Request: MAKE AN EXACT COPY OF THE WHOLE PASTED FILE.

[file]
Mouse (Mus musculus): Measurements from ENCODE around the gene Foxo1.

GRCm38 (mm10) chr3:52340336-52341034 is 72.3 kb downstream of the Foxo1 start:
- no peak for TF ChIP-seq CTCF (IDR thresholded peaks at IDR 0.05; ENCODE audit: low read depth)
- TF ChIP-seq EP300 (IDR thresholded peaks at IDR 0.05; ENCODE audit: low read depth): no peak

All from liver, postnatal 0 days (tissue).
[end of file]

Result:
Mouse (Mus musculus): Measurements from ENCODE around the gene Foxo1.

GRCm38 (mm10) chr3:52340336-52341034 is 72.3 kb downstream of the Foxo1 start:
- no peak for TF ChIP-seq CTCF (IDR thresholded peaks at IDR 0.05; ENCODE audit: low read depth)
- TF ChIP-seq EP300 (IDR thresholded peaks at IDR 0.05; ENCODE audit: low read depth): no peak

All from liver, postnatal 0 days (tissue).